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Defying tradition, Afghan family seeks justice for raped 7-year-old girl

KABUL, Afghanistan -- The family of a 7-year-old Afghan girl raped by two men has come forward to demand justice, defying social customs that view such attacks as a stain on the victim's honor. Two months after the rape, the girl is still in pain, rarely speaks, and looks no one in the eye.

Two brothers -- identified only as 18-year-old Ismat and 24-year-old Mohammad -- allegedly asked their teenage sister to lure the girl to their home in the Jaghuri district of Ghazni province and raped her until she lost consciousness, according to human rights officials and advocates handling the case.

The suspects were briefly held by police and then freed. Rights officials suspect they used personal contacts or bribes to secure their release.

The girl's family fled north to the capital, leaving home under cover of darkness.

"The district chief went to the uncle and said if they complain any further or go to Kabul, he's going to personally come and kill them," said Manizha Naderi, director of the advocacy organization Women for Afghan Women, which is helping the girl's family.

Jaghuri district chief Khada Dad Erfani denied any threat, and asserted that tribal elders and relatives of the girl and the brothers intervened, preferring to handle the case through tribal law instead of potentially embarrassing legal proceedings.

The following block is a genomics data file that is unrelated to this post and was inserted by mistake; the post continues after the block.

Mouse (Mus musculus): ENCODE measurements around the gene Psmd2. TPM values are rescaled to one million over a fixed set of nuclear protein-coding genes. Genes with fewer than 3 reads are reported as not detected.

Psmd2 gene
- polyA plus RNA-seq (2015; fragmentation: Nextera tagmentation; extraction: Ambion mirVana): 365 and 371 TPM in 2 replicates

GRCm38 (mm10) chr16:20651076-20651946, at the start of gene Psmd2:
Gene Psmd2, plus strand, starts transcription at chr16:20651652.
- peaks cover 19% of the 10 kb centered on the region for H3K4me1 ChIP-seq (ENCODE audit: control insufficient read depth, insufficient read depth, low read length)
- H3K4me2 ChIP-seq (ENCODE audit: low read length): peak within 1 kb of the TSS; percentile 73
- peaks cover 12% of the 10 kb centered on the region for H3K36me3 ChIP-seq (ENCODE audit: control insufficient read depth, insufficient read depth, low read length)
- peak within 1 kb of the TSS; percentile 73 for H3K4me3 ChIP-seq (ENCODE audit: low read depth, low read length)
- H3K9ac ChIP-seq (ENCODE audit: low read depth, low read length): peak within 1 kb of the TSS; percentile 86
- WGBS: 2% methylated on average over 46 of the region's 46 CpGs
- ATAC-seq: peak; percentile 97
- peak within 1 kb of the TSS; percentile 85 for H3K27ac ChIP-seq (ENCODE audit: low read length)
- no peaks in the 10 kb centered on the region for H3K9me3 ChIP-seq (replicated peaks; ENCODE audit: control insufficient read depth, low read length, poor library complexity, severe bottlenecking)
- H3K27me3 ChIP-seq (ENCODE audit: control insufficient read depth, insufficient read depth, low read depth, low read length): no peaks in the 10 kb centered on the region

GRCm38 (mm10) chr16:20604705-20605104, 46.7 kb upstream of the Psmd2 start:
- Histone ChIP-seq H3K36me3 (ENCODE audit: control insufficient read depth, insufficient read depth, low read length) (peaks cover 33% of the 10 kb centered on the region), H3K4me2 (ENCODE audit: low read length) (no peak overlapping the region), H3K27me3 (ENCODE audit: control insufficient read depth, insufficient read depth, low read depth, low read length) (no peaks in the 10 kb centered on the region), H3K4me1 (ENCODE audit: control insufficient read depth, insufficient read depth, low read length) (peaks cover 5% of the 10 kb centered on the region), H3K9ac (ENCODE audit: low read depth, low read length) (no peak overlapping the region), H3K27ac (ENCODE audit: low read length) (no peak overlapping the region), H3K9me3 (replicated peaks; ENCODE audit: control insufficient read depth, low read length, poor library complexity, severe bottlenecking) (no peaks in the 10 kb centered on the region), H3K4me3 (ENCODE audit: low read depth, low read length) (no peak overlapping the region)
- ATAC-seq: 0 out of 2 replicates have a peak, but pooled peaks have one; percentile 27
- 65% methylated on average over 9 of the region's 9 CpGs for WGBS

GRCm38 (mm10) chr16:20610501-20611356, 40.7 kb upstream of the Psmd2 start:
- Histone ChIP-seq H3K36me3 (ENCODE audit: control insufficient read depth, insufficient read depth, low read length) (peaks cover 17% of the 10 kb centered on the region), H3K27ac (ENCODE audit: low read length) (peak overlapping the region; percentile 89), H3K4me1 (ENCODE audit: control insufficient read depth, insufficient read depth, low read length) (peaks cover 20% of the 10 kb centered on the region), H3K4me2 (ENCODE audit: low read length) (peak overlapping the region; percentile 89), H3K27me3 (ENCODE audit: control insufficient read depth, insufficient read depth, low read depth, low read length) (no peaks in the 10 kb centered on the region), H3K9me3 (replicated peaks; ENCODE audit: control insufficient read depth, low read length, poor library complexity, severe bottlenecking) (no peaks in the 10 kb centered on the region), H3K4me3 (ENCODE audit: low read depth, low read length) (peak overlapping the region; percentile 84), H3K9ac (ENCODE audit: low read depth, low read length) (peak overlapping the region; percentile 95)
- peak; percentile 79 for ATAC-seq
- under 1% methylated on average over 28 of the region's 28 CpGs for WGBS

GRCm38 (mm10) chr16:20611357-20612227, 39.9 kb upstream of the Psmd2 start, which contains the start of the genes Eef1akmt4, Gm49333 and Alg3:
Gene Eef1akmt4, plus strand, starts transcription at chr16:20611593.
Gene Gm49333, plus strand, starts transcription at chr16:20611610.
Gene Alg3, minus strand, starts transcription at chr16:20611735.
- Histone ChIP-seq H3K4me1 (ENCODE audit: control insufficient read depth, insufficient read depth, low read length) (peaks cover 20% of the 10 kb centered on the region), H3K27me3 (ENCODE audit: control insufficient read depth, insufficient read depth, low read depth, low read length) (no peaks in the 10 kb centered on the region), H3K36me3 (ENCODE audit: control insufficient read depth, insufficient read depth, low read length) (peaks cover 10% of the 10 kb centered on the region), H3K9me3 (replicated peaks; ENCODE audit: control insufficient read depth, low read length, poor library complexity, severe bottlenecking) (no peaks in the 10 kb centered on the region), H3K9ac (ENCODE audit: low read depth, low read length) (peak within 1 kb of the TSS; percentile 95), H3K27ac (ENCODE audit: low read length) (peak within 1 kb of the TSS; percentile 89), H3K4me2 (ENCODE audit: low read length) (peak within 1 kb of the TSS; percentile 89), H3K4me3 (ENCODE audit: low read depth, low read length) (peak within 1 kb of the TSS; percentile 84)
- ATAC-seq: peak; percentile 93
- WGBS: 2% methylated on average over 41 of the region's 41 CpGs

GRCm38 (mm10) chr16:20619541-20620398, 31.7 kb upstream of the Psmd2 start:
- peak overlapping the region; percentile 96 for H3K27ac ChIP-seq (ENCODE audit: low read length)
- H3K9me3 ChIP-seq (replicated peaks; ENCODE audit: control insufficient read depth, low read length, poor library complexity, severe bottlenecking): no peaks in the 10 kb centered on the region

He raised no doubts about the brothers' guilt.

"They didn't want this to be followed up through the justice system of the government because they said this would give a very bad name to their area and the people living there," Erfani said.

The younger brother has been rearrested, but the elder is at large, he said.

Interviews with officials from Women for Afghan Women and the Afghan human rights commission produced similar accounts of how the girl was invited to the brothers' home.

The two suspects' 15-year-old sister knew the 7-year-old because they grazed sheep together. The sister invited the girl to eat cheese and then left her with Ismat and Mohammad, said Jamila Zafar, a social worker who is counseling the girl and her family.

After attacking the child, the brothers left her unconscious near the family home. When she came to, she went home and complained of stomach pains for a few days, Zafar said. The family then took her to the hospital, where doctors examined the girl and determined she had been raped.

The men were promptly arrested, but Naderi and Zafar said they believed bribes were paid to free them.

Rape is not uncommon in Afghanistan, but victims rarely come forward because a girl or woman losing her virginity out of wedlock is seen as disgracing her entire family.

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